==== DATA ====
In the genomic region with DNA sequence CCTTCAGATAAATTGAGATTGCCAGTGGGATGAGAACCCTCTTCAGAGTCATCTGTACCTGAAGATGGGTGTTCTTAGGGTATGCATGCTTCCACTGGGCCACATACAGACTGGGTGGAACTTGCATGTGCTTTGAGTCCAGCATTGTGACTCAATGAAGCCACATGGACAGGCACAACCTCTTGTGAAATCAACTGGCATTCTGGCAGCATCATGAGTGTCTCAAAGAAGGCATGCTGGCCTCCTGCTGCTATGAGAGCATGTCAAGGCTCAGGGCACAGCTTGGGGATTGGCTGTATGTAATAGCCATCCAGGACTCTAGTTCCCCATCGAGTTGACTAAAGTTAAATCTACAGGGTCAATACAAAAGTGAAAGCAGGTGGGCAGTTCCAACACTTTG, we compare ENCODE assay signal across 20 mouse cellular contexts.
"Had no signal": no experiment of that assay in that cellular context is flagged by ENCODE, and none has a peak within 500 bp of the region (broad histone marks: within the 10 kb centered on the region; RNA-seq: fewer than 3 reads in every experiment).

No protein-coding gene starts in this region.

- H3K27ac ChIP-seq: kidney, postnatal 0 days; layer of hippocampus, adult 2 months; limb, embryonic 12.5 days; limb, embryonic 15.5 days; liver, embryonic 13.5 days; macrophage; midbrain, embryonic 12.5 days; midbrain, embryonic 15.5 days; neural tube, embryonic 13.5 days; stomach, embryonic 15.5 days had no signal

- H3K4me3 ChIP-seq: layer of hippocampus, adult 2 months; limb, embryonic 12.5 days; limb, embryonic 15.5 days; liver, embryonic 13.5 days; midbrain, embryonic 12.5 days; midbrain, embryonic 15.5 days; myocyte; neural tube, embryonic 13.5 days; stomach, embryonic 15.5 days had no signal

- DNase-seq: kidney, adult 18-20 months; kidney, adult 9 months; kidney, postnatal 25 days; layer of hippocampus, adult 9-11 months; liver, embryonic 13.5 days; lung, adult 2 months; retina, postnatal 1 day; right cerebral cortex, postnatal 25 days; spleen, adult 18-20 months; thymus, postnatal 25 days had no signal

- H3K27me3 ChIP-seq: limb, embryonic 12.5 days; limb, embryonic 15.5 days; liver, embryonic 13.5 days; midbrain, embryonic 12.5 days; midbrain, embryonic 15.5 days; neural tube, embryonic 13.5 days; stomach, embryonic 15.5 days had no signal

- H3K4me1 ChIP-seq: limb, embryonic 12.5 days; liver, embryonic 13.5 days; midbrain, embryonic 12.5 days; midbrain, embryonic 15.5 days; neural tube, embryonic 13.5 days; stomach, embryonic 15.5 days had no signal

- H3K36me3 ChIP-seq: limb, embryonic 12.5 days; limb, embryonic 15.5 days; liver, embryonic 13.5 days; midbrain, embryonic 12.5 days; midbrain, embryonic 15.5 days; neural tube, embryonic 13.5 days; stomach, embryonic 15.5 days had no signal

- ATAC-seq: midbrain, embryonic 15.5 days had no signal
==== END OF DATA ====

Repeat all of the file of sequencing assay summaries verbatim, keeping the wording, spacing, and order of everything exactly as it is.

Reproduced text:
In the genomic region with DNA sequence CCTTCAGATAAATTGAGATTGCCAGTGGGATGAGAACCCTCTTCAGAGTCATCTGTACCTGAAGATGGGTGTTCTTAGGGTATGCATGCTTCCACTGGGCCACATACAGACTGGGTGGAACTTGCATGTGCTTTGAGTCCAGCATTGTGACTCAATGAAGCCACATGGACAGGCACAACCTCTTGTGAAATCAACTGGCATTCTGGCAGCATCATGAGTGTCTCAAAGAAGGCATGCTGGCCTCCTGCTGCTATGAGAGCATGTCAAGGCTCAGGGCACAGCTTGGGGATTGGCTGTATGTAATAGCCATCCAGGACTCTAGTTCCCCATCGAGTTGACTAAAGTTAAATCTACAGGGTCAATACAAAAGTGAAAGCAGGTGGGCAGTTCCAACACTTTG, we compare ENCODE assay signal across 20 mouse cellular contexts.
"Had no signal": no experiment of that assay in that cellular context is flagged by ENCODE, and none has a peak within 500 bp of the region (broad histone marks: within the 10 kb centered on the region; RNA-seq: fewer than 3 reads in every experiment).

No protein-coding gene starts in this region.

- H3K27ac ChIP-seq: kidney, postnatal 0 days; layer of hippocampus, adult 2 months; limb, embryonic 12.5 days; limb, embryonic 15.5 days; liver, embryonic 13.5 days; macrophage; midbrain, embryonic 12.5 days; midbrain, embryonic 15.5 days; neural tube, embryonic 13.5 days; stomach, embryonic 15.5 days had no signal

- H3K4me3 ChIP-seq: layer of hippocampus, adult 2 months; limb, embryonic 12.5 days; limb, embryonic 15.5 days; liver, embryonic 13.5 days; midbrain, embryonic 12.5 days; midbrain, embryonic 15.5 days; myocyte; neural tube, embryonic 13.5 days; stomach, embryonic 15.5 days had no signal

- DNase-seq: kidney, adult 18-20 months; kidney, adult 9 months; kidney, postnatal 25 days; layer of hippocampus, adult 9-11 months; liver, embryonic 13.5 days; lung, adult 2 months; retina, postnatal 1 day; right cerebral cortex, postnatal 25 days; spleen, adult 18-20 months; thymus, postnatal 25 days had no signal

- H3K27me3 ChIP-seq: limb, embryonic 12.5 days; limb, embryonic 15.5 days; liver, embryonic 13.5 days; midbrain, embryonic 12.5 days; midbrain, embryonic 15.5 days; neural tube, embryonic 13.5 days; stomach, embryonic 15.5 days had no signal

- H3K4me1 ChIP-seq: limb, embryonic 12.5 days; liver, embryonic 13.5 days; midbrain, embryonic 12.5 days; midbrain, embryonic 15.5 days; neural tube, embryonic 13.5 days; stomach, embryonic 15.5 days had no signal

- H3K36me3 ChIP-seq: limb, embryonic 12.5 days; limb, embryonic 15.5 days; liver, embryonic 13.5 days; midbrain, embryonic 12.5 days; midbrain, embryonic 15.5 days; neural tube, embryonic 13.5 days; stomach, embryonic 15.5 days had no signal

- ATAC-seq: midbrain, embryonic 15.5 days had no signal